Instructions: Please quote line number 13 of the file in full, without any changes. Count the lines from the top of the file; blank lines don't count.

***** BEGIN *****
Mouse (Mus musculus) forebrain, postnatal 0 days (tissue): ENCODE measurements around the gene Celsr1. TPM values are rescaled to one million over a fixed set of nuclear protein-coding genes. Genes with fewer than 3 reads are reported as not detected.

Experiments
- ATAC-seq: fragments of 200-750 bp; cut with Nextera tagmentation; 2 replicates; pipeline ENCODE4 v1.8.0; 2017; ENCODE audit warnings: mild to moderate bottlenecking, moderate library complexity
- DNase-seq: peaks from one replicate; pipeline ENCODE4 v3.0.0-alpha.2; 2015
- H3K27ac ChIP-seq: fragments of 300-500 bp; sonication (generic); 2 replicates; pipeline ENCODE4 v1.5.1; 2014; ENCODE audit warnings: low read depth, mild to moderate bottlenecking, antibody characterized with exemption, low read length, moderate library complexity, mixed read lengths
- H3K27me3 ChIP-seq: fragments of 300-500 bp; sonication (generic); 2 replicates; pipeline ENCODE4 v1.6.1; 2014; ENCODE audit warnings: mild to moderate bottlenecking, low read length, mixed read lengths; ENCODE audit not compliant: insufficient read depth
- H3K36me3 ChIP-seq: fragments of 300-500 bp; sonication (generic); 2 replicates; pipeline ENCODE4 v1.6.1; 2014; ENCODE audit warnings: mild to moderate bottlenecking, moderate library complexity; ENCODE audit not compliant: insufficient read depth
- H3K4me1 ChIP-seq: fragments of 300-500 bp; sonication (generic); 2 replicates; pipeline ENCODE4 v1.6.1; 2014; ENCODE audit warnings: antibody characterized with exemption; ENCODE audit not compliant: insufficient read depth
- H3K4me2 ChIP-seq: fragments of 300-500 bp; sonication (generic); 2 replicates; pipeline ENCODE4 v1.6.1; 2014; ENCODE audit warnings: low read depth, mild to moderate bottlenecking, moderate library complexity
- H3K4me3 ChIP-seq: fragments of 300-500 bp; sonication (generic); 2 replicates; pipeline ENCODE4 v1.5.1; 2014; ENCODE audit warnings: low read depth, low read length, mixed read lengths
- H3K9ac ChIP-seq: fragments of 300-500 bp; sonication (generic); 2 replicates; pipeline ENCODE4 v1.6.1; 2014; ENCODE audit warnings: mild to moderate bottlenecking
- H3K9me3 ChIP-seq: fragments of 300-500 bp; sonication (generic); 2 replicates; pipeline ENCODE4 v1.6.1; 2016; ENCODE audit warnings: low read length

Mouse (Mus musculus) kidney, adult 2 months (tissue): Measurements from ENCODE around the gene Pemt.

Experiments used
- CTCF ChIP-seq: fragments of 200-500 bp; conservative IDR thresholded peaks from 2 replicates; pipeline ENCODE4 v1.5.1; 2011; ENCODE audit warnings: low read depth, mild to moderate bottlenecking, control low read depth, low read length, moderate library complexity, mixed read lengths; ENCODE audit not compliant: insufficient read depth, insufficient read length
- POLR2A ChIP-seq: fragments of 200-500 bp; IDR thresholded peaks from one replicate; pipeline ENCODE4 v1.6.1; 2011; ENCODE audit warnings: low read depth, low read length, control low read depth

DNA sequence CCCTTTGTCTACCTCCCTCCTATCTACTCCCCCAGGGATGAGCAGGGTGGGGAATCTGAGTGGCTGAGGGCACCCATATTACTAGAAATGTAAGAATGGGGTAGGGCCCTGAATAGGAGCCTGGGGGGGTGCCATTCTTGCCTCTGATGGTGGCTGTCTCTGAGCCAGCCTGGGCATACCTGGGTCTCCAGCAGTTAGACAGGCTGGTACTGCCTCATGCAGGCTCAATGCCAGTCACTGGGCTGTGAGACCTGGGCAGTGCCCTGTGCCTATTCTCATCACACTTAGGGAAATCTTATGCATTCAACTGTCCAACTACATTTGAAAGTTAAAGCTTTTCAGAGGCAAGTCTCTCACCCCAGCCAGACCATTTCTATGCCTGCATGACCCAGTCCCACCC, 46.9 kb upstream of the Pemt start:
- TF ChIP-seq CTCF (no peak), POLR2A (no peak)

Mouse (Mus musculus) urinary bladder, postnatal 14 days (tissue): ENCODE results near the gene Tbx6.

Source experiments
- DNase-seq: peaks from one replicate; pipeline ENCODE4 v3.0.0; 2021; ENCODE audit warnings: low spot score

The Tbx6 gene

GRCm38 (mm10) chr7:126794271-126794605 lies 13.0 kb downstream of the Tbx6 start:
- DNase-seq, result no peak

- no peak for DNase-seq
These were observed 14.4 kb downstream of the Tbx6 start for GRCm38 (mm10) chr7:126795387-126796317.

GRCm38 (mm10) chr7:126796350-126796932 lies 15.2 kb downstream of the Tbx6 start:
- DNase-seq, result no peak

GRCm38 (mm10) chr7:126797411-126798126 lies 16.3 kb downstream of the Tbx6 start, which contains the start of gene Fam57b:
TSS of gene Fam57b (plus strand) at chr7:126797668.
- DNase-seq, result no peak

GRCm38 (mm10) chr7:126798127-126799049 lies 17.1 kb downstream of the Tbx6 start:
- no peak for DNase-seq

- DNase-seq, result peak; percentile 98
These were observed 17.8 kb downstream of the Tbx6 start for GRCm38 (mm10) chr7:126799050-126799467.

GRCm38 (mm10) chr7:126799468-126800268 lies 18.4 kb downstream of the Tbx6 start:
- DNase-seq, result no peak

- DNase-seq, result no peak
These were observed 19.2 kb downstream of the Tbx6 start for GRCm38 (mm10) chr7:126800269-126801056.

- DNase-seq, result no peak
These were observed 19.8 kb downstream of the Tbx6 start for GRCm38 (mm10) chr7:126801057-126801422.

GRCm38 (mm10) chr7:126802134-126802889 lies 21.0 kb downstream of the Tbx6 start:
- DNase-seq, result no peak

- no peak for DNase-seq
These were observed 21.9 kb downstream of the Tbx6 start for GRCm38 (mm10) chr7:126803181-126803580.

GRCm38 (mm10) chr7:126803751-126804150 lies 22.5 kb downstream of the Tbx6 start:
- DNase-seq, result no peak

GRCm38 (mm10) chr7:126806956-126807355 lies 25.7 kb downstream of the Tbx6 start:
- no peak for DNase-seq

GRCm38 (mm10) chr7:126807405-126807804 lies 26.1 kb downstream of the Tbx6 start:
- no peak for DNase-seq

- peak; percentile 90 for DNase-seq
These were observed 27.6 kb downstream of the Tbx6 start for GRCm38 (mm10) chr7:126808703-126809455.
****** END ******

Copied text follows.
Mouse (Mus musculus) kidney, adult 2 months (tissue): Measurements from ENCODE around the gene Pemt.